Friday, September 18, 2009

According to composer Michael Daugherty "No rock and roll personality seems to have inspired as much speculation, adulation, and impersonation as Elvis Presley (1935-77). In Dead Elvis (1993) the bassoon soloist is an Elvis impersonator accompanied by a chamber ensemble. It is more than a coincidence that Dead Elvis is scored for the same instrumentation as Stravinsky's L’histoire du Soldat (1918), in which a soldier sells his violin - and his soul - to the devil for a magic book. I offer a new spin on this Faustian scenario: a rock star sells out to Hollywood, Colonel Parker, and Las Vegas for wealth and fame. I use the Dies Irae - a medieval Latin chant for the Day of Judgment - as the principal musical theme of the composition to pose the question, "is Elvis dead or alive beyond the grave of Graceland?". In Dead Elvis we hear fast and slow fifties rock and roll ostinati in the double bass, violin and bongos, while the bassoonist gyrates, double-tongues and croons his way through variations of Dies Irae. Elvis is part of American culture, history and mythology, for better or for worse. If you want to understand America and all its riddles, sooner or later you will have to deal with Elvis." Check out a performance by bassoonist Hayley Pullen at the Royal Academy of Music, London ... one of this week's FEATURED NEW MUSIC VIDEOS.

Michael Horwood's more than seventy compositions constitute a kaleidoscope of the traditional and the avant-garde, spanning a wide variety of contemporary idioms including twelve-tone, theatre pieces, electroacoustic (both live and pre-recorded), jazz, minimalism and neo-romanticism. He has written for conventional ensembles, unusual instrumental combinations and even flexible scoring. Horwood seems content writing in any genre and, similarly, feels a composer today should be able to adapt and create in a variety of styles. From all the deliberate variety in Horwood's music, a few personal traits have tended to emerge. One of these is an acute sense of sonority, the knack of exploiting the unique ranges and timbres of his instrumental forces, whether solo or in combinations. This use of instrumental sound is occasionally coupled with an overt sense of theatricality or humour, even in his non-theatre works. Hear Michael Horwood talk about his life and works ... this week's COMPOSER PORTRAIT.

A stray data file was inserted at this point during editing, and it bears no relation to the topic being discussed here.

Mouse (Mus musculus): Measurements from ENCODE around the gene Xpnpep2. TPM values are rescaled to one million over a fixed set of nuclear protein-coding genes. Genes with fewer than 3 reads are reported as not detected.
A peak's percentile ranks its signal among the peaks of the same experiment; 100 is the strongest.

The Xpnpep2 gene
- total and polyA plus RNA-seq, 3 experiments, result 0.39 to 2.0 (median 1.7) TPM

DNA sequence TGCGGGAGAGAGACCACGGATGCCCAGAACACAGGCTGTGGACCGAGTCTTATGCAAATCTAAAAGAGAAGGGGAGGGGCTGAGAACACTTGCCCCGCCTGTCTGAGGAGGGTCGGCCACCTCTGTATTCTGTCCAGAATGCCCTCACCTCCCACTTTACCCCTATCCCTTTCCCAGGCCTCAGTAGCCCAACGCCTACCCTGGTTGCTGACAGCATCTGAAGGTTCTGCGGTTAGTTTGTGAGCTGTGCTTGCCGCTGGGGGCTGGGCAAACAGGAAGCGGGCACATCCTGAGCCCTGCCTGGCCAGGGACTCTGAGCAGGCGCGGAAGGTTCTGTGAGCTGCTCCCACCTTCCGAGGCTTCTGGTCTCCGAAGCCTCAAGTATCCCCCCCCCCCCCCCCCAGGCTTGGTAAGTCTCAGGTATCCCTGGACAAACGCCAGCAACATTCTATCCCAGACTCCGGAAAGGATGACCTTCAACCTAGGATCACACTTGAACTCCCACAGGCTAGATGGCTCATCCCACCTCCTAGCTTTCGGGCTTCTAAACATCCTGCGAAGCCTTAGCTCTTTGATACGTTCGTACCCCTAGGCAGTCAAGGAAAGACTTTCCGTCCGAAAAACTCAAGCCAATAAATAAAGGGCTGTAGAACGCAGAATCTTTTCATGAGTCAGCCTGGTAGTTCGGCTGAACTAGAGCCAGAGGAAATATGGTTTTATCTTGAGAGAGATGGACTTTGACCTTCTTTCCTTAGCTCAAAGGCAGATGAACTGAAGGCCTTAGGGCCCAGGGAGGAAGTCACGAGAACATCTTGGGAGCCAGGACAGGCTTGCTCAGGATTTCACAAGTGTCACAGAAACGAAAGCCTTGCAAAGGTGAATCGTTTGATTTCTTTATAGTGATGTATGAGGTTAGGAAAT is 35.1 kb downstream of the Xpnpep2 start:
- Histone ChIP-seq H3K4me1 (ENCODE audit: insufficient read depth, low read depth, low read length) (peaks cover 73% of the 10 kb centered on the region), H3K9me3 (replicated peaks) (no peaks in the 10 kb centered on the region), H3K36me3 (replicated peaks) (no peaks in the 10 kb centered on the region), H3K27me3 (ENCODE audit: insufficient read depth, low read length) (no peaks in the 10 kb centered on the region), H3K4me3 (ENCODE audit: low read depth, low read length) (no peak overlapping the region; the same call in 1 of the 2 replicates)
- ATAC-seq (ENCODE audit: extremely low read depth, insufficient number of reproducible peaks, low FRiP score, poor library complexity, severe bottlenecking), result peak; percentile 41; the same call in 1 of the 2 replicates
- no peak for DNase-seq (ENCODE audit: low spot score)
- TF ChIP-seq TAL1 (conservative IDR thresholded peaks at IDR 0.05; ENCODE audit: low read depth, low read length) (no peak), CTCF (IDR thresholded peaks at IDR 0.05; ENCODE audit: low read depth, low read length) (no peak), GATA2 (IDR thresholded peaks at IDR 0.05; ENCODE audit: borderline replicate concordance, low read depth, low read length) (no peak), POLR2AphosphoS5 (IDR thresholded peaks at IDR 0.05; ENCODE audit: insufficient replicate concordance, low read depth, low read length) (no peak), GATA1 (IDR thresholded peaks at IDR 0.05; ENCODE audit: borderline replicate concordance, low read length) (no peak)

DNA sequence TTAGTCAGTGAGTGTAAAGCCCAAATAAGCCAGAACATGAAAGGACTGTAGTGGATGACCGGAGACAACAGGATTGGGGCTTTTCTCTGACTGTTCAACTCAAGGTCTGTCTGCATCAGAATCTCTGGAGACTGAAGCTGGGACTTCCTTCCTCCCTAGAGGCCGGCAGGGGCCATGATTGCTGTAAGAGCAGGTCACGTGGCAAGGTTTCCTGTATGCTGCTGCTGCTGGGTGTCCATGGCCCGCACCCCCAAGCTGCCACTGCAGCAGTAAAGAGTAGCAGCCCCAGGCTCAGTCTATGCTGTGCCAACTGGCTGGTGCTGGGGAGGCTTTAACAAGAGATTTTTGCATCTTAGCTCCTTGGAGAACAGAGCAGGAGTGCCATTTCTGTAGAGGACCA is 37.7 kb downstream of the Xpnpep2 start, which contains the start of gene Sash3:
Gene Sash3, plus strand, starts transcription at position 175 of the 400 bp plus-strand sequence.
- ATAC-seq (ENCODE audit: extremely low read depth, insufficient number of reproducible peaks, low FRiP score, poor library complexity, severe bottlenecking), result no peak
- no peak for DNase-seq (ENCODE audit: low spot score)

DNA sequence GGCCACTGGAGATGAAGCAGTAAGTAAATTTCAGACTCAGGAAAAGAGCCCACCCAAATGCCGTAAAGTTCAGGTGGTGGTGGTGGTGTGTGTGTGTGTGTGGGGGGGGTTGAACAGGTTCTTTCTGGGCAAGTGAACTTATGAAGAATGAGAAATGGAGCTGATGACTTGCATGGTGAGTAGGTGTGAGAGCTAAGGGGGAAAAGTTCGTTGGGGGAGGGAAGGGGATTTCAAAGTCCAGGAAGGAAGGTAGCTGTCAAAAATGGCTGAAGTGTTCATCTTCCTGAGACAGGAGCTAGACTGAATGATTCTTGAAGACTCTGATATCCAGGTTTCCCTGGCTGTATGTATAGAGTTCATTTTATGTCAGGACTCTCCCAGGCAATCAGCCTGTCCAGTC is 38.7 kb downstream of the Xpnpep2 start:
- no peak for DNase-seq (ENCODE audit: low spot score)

sound festival 2009 is an exciting festival of new music in North East Scotland, driven by the passion to make new music more accessible to audiences of all ages and backgrounds. They try to avoid pigeon-holing, wanting people to experiment and discover for themselves the different types of music that are out there today, taking risks to find out what they enjoy (or don't!). Hoping to create a live music experience that leaves its audience eager to explore sound in new ways, they introduce this wide range of music and sound (classical, contemporary, improvisation, traditional, popular, jazz, experimental, ambient, sound art, electro-acoustic, etc.) through a variety of events including concerts, talks, installations and workshops. This year the festival runs from October 28th through November 22nd ... check it all out at Pytheas' NEW MUSIC FESTIVAL page.

Silvestre Revueltas wrote of his childhood, "As a small boy (and maybe as an adult) I always preferred banging on a washtub or dreaming up tales to doing something useful. And that is how I spent my time, imitating instruments with my voice, improvising orchestras and songs to accompaniments on the washtub, one of those round galvanized tubs that I always preferred to drum on more than to bathe in." Hear how that "all came out in the wash" with the Martinez Bourguet String Quartet's performance of the first movement of Revueltas' String Quart No. 4, "Música de Feria/Fair Music"(1932) ... this week's FROM THE PYTHEAS ARCHIVES.

Explore, Listen and Enjoy!
Vinny Fuerst
Pytheas Center for Contemporary Music

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